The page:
And rising oil prices are making ‘preighters’ less viable, warns Flexport’s Neel Jones Shah, suggesting they may also disappear from the market next year.
Boeing is forecasting that it will take another two and a half years for global aviation to return to pre-pandemic levels. But the amount of belly cargo capacity available in a re-configured industry could be well down on pre-pandemic levels, leaving air freight capacity very tight for some time to come, according to a senior air freight forwarding executive.
The US aircraft manufacturer’s vice president of commercial marketing, Darren Hulst, recently said Boeing now expects the aviation industry to recover to 2019 levels of traffic by the end of 2023 or early 2024, with domestic routes returning first. Long-haul international passenger routes – the main capacity of interest for air cargo carriage – would take the longest to recover, partly due to government restrictions related to the pandemic.
But Neel Jones Shah, global head of air freight at US-based forwarder Flexport, recently warned that the belly capacity available for cargo on international routes in the future is likely to be reduced over what it was previously.
“If you talk to the CEOs of the major airlines in the world, they will tell you that this pandemic crisis has structurally changed their business forever. Those are very powerful statements coming from people who run the largest airlines in the world,” he said.
“So, we expect international air networks to be smaller than they were (pre-pandemic). We expect many cities that had international service to lose out because airlines will be relying more on hub-to hub flying, and then rely on their alliance partners to take the passengers the last mile.”
He continued: “Without that front cabin, full fare business-class passenger, the airlines have to rethink their strategy. They’re probably going to fly smaller-gauge aircraft; they’re going to have fewer frequencies going forward. Now all this still remains to be seen because the consumer is a bit of a wild card; and who knows how it will play out? But I think over the next 24 months, (cargo) capacity is still going to be tight.”
He said freighters are going to continue to be a very core part of Flexport’s air cargo capacity going forward “because they go where the cargo originates, and they fly to where the cargo is destined to end up. They’re not constrained by passenger flow.”
Shah underlined that Flexport was “very heavily invested” in its “own network” freighter capacity.
“It’s no secret that we have a long-term agreement for freighters that we signed with Atlas. These freighters have been a godsend for us because they’ve allowed us to really take care of our customers and they’re also created the opportunity for us to serve new customers. And so, we are committed to this capacity for the long term and we think it’s going to form a core basis of our overall performance.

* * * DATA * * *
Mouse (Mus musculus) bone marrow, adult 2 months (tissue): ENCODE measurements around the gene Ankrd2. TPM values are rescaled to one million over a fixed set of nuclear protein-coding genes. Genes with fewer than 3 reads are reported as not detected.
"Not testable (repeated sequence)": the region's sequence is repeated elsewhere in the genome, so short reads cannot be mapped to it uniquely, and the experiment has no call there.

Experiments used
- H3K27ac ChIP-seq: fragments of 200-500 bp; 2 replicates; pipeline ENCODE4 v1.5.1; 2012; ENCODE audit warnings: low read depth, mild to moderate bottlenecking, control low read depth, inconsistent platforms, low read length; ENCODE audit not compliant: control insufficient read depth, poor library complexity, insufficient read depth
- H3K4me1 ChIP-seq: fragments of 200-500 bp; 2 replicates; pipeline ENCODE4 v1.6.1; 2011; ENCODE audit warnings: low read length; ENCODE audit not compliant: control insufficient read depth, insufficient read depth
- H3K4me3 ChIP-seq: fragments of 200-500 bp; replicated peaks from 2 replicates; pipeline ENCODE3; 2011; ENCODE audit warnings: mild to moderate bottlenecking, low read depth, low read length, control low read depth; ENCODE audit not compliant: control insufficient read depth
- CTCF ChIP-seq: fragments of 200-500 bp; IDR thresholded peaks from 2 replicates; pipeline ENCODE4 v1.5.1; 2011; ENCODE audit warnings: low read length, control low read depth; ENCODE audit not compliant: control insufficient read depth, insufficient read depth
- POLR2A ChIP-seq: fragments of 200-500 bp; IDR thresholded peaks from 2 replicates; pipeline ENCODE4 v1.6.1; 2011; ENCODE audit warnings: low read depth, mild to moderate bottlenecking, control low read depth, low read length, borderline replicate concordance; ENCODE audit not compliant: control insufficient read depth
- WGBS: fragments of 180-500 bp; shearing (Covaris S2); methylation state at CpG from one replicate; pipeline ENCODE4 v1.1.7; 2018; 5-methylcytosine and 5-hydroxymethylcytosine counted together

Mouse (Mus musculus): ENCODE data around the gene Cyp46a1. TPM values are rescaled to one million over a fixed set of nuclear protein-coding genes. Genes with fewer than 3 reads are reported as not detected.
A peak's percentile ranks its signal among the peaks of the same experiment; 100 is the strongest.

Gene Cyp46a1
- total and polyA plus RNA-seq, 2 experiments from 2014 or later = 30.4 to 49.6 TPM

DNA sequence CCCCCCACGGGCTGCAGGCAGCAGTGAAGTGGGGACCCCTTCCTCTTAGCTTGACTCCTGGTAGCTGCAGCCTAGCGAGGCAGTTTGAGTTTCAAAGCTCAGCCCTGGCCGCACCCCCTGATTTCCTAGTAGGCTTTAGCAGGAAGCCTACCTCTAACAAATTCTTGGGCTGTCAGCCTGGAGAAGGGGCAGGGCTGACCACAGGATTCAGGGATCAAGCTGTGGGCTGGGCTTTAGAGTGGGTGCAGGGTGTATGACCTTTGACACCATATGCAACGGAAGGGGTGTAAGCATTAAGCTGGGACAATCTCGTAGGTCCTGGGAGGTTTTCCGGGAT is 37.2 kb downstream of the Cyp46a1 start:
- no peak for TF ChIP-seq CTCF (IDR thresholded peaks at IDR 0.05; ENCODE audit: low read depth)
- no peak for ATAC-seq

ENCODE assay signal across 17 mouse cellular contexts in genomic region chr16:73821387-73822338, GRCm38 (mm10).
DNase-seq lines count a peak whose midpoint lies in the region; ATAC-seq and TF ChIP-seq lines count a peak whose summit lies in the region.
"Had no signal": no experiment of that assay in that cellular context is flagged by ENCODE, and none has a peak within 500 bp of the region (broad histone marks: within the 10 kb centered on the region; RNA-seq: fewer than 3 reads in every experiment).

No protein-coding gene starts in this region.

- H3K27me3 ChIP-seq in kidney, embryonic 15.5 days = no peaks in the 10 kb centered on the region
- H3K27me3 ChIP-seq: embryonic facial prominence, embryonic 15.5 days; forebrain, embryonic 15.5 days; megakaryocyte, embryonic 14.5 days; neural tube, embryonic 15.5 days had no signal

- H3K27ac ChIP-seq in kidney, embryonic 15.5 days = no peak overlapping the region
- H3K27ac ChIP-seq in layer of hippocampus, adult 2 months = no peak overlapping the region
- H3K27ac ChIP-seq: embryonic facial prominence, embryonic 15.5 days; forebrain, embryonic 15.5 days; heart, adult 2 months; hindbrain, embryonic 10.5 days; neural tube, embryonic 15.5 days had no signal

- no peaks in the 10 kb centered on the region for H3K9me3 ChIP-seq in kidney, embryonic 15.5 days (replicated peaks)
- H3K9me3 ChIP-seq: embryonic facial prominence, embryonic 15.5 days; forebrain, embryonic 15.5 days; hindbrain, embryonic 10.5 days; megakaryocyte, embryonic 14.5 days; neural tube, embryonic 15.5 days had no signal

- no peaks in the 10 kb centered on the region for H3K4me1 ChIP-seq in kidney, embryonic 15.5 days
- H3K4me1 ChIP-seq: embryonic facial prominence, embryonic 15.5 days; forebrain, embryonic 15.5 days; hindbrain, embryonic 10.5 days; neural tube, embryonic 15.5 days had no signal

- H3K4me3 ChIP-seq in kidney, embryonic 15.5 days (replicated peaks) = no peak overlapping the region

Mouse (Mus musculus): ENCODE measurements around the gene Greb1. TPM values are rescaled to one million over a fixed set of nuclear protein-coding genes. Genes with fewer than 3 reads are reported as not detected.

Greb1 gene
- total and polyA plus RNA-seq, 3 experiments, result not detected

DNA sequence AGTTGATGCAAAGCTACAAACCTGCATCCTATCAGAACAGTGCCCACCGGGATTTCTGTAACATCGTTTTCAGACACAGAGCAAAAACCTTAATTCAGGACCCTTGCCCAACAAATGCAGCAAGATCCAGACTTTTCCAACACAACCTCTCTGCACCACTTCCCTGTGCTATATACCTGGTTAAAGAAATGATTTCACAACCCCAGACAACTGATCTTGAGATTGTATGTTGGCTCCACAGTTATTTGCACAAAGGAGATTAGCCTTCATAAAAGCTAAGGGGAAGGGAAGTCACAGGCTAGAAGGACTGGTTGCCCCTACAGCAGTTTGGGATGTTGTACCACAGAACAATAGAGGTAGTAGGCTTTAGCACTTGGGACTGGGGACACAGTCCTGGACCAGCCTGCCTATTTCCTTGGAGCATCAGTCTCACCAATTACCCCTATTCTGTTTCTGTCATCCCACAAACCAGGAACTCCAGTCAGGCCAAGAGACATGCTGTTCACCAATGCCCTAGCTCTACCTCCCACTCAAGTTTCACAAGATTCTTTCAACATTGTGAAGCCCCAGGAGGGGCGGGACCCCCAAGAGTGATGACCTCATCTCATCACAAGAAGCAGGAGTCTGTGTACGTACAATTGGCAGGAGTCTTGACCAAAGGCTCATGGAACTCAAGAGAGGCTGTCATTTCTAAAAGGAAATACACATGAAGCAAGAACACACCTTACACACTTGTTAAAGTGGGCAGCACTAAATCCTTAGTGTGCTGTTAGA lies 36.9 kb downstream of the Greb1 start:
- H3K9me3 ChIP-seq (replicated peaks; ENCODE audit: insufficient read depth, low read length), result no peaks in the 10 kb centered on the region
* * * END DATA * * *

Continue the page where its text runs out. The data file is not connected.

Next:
“But by no means is that the only thing that we do – it’s a component. We work very closely with many of the commercial carriers on their maindeck as well as their belly capacity. I just think it’s worth reiterating the point that belly capacity is going to be less than it was before and so we’ll rely on it less.”
Commenting on the role of preighters – passenger aircraft operating in cargo only mode – in the current capacity squeeze, Shah commented: “They were a godsend for us because it was an amazing opportunity to get capacity to take care of very urgent needs. The issue with preighters is that the economics of operating a passenger plane for only cargo, whether you remove the seats or not, is quite difficult.”
He underlined that at the beginning of the pandemic, oil prices had been relatively low at $35-$40/barrel and operating preighters made good business sense. He said airlines “jumped into this very quickly”, adding: “It was an opportunity for them to keep their planes working, keep their pilots with job assignments and things like that. And we were very thankful for it.”
However, today the oil price has risen to around $75 per barrel and could go even higher, making the economics of preighters extremely challenging.
“You need US$10-11 a kilo to make a preighter breakeven,” Shah estimated. “These sorts of yields become very, very difficult to obtain. Maybe for a short-term project there could be opportunities to deploy preighters, particularly for very dense cargo. But I think the number of preighters that are flying today is already significantly less than it was before.”
Shah highlighted that preighters are also very time-consuming to load and unload, particularly if the upper deck is used. “They have to be hand-loaded, for the most part, putting a lot of strain on the ground handling. In some cases, it can take four to five hours to load a preighter, whereas it takes 35 minutes to load a regular freighter. It puts a lot of strain on ground handling in an industry that has had massive disruption over this crisis.”
He added: “So I do think that the days of the preighters are probably numbered. We’ll see what happens over the course of the next 12 months. But I don’t know if we’re going to see preighters in summer ’22 – particularly if oil prices go much higher.”